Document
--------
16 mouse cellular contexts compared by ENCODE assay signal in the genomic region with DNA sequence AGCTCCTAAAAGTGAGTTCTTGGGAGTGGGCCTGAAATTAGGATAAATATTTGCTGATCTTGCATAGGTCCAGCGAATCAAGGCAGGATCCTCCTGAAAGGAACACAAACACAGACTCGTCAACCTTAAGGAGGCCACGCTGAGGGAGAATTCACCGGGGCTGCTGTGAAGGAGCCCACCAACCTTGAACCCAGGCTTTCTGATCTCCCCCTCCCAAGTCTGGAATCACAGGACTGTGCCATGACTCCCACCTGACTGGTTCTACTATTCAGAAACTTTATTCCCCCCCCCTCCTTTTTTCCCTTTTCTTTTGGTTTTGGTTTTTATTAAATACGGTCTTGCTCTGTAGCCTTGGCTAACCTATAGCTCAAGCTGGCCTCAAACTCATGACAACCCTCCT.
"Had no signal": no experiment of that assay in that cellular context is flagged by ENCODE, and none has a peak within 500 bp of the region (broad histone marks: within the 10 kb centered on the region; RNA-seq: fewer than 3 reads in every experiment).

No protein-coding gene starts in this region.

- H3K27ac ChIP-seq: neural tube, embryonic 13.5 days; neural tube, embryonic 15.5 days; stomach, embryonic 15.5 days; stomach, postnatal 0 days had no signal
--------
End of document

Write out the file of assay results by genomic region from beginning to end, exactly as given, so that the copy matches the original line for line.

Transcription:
16 mouse cellular contexts compared by ENCODE assay signal in the genomic region with DNA sequence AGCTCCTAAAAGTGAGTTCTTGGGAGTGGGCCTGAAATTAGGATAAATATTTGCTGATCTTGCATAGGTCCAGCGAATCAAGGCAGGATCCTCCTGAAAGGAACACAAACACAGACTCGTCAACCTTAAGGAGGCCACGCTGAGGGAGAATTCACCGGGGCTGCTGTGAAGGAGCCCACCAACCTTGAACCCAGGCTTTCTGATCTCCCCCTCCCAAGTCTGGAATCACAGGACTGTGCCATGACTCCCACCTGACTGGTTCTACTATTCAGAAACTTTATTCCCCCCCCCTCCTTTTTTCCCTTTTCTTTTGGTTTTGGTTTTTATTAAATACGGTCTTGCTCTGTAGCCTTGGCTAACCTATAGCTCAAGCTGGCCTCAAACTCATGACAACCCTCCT.
"Had no signal": no experiment of that assay in that cellular context is flagged by ENCODE, and none has a peak within 500 bp of the region (broad histone marks: within the 10 kb centered on the region; RNA-seq: fewer than 3 reads in every experiment).

No protein-coding gene starts in this region.

- H3K27ac ChIP-seq: neural tube, embryonic 13.5 days; neural tube, embryonic 15.5 days; stomach, embryonic 15.5 days; stomach, postnatal 0 days had no signal